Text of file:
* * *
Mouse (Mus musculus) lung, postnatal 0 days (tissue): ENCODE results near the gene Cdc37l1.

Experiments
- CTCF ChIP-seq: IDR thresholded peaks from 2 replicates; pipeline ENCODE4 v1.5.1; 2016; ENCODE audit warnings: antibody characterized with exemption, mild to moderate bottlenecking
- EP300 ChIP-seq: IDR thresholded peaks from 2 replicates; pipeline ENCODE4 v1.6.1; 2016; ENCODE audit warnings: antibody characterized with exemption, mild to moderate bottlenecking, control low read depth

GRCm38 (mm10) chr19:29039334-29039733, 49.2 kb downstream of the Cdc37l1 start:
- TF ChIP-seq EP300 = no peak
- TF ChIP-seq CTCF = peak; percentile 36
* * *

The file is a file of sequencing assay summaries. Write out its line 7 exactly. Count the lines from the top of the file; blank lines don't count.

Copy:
- TF ChIP-seq CTCF = peak; percentile 36